Staunton, March 30 – In his effort to extend his time in office and thus his life, Vladimir Putin has undercut the three foundations on which his power has rested up to now: the basis of his legitimacy as president, the balance of forces in the world, and the rules of the game both internationally and domestically, Liliya Shevtsova says.
In a commentary for Radio Svoboda today, the prominent Russian political analyst said that politicians always try to remain in office and dictators try to do so forever, not only to satisfy their ambitions as leaders but to ensure that their lives will not be at risk as they might be if they left office (svoboda.org/a/29120086.html).
But it sometimes happens, Shevtsova says, that in attempting to extend their time in power, they take steps which undermine the principles on which they have relied for their power in the first place. That is what has happened in the case of Vladimir Putin over the last several years.
That became especially clear during the recent campaign when “the Kremlin was forced to undermine the basic principles of the existence of the Russian state,” the analyst continues. In its course, “the Kremlin demolished three principles which had been guaranteeing the functioning of the state.”
First, it undermined the basis of the legitimacy of the president and his system. Putin’s team understands the need for some legitimation otherwise it would have to rely exclusively on repression, “and it is unclear to what extent society would agree with that.” But a plebiscite without a choice doesn’t legitimate its victor, especially when society has ceased to be sealed off from the world.
As a result, Shevtsova says, “Putin had to search for an additional source or support,” and he did so by “creating the myth of a foreign threat and then presenting himself to the countrya s the Leader-Defender of the Motherland.” That he did so shows that his legitimation via the annexation of Ukraine’s Crimea has “exhausted itself.”
Putin’s “plebiscitory-militarist legitimation” could have “two consequences.” On the one hand, “the preservation of power via the manipulation of the electoral process (which he has done before) discredits the electoral mechanism of the formation of power. And on the other, shifting to a military model “contradicts the requirements of the state.”
That state, the Russian analyst says, “is interested in integration into the world system not only because of the requirements of the economy but also for Russia’s retention of the status of a power.” If Russia becomes an outcast or is ignored by others, as Putin himself has acknowledged, that does not legitimate Putin’s power.
Consequently, the Kremlin leader had to offer Russia “convincing arguments for the retention of power: either victory in the clash with the West or ‘the defense of the Motherland.’” Because of the West’s response, Putin has been forced to choose the second option, hoping that the West will give way and make concessions to his position.
But he and his comrades in arms can’t possibly believe that “the West will agree to save the reputation of the Kremlin by sacrificing its own.” And they must also know that “’the besieged fortress’” tactic “will have only a short-term effect. The Russian elite wants to have the benefits only the West can provide and “it’s doubtful” the population is ready for the sacrifice a war would require.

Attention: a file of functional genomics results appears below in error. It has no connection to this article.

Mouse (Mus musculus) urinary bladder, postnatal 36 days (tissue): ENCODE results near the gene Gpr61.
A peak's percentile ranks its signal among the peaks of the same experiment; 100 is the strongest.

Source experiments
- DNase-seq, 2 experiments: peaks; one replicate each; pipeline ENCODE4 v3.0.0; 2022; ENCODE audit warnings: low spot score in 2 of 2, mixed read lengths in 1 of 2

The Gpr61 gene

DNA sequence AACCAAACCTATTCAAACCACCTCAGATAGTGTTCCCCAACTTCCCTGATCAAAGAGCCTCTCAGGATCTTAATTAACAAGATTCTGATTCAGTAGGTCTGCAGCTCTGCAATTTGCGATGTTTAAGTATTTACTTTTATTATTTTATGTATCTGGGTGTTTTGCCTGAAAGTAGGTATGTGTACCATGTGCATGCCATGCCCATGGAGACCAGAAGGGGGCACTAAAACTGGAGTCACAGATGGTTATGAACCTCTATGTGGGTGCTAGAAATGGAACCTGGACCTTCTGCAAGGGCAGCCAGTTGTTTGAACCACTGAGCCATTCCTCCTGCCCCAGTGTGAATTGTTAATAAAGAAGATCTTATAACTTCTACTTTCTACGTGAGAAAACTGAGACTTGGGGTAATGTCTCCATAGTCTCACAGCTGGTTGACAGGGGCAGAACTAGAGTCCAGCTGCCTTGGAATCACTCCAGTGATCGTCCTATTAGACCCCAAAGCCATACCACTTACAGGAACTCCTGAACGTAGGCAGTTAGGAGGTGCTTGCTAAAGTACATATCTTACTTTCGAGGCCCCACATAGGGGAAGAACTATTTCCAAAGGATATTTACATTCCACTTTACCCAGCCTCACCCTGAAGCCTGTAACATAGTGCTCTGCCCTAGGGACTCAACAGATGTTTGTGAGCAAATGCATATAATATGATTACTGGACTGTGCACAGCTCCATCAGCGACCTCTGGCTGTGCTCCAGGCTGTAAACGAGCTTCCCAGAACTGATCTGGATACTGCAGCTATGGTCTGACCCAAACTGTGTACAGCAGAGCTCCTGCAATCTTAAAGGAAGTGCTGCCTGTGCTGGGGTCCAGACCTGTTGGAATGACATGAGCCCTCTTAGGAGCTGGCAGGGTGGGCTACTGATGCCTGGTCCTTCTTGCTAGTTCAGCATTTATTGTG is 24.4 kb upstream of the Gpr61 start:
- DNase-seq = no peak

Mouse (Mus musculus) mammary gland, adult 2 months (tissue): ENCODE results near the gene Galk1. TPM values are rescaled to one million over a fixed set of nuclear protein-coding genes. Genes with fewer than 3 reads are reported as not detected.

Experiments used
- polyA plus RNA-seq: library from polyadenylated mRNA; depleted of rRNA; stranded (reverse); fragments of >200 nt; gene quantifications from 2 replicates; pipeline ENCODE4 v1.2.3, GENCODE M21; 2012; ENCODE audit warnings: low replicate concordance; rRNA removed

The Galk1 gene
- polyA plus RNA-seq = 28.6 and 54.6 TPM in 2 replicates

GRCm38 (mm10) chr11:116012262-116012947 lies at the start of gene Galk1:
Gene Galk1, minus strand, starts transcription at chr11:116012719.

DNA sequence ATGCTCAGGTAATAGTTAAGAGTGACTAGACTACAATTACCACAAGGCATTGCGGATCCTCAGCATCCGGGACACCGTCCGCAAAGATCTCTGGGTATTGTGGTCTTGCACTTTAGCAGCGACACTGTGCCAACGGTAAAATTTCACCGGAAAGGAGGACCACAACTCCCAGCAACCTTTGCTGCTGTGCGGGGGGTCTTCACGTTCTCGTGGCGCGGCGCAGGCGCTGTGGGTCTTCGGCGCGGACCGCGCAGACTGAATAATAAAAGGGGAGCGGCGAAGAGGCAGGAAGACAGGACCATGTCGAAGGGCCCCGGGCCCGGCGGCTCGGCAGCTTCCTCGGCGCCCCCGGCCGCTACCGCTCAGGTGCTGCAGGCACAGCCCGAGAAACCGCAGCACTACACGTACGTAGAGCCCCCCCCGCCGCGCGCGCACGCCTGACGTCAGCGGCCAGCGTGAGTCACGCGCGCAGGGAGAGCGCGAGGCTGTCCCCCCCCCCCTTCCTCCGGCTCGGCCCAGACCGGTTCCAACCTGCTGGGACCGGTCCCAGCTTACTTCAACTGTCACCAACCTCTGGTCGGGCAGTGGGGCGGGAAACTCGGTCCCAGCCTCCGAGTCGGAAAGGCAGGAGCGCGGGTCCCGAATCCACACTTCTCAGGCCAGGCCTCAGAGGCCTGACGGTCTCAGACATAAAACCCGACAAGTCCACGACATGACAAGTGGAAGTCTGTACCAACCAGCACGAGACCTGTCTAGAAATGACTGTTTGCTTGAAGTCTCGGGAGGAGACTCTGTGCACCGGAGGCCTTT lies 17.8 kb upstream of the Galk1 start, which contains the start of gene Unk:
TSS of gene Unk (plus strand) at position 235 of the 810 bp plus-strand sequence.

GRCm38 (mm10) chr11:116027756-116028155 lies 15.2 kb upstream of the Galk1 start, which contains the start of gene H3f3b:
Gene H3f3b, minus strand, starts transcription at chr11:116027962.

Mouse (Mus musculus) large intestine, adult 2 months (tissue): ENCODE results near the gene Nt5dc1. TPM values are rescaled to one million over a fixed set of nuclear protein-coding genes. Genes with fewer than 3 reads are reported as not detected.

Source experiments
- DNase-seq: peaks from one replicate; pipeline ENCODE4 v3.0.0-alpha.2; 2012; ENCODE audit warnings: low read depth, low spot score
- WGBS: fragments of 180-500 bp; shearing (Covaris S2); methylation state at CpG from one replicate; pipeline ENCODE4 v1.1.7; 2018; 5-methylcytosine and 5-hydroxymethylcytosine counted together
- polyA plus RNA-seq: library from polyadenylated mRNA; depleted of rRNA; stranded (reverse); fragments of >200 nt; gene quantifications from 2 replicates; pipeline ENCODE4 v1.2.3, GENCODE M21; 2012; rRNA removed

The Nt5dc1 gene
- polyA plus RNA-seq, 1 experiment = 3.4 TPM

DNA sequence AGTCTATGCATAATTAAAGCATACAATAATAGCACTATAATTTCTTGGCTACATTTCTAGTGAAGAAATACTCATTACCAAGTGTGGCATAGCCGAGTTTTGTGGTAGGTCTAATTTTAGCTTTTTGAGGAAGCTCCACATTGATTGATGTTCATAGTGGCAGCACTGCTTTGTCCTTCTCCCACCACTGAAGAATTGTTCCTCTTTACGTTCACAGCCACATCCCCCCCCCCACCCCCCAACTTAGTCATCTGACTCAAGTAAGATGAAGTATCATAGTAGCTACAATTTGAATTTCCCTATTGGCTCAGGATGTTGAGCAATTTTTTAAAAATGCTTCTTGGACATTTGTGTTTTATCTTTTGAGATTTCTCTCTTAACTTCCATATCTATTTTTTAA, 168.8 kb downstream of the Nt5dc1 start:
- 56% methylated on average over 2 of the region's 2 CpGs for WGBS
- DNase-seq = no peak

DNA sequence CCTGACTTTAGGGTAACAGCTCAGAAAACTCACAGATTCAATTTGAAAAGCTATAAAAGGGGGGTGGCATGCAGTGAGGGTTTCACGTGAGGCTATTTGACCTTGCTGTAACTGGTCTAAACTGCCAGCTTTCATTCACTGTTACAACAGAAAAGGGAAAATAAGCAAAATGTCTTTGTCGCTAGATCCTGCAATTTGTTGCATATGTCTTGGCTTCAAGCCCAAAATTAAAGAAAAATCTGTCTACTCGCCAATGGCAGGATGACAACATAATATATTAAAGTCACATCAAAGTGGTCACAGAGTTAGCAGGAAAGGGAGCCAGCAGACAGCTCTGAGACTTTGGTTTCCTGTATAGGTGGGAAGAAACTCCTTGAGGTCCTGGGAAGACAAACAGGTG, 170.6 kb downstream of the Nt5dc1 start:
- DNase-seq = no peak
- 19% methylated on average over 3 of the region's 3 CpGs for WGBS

Indeed, as has become ever more obvious in recent weeks, “it is not NATO and Western actions but events in Volokolamsk and the tragedy in Kemerovo which have delivered a blow to the new presidency by demonstrating the cynicism and lack of humanity of the Russian powers that be.”
Second, in his drive to try to save his position in power, Putin has rejected “the principle of the balance of forces in world politics.” Russia lacks the resources to be a power of the size Putin imagines and wants it to be. And so he has engaged in threats and blackmail to try to force others to bend to his will.
The result has been tragic – first of all for him and his country. “Hardly ever in modern times has Russia been in such isolation as it is now” when even its supposed allies like Kazakhstan and Belarus are distancing themselves from Moscow lest they run afoul of the far more powerful West.
And third, Shevtsova continues, Putin has demanded recognition of the right of the Kremlin to “freely interpret rules and agreements both within the country and on the international scene.” As a result, Russians live in a Darwinian and Hobbesian world where “there is no guarantee of property, freedom or security.
In foreign affairs, she continues, “the Kremlin has decided to play the role of an anarchist destroying taboos and declaring what its understanding of sovereignty, territorial integrity, non-interference, and democracy are,” however much at odds these notions are from those of the international community.
Apparently, some in Putin’s entourage think that the West is prepared to play “’Russian roulette’” with Moscow and even take the hand that Putin has extended. But reality shows that “the Kremlin has miscalculated.” Instead of disordering the West, it has brought it much more closely together than anyone could have imagined a few years ago.
And consequently, she concludes, “the Putin corporation has driven itself into a dead end.” The Kremlin is now in conflict both with the most developed countries and with that part of Russian society now demanding change, while simultaneously undermining the possibility of the survival of the Russian rentier class that has been his base.
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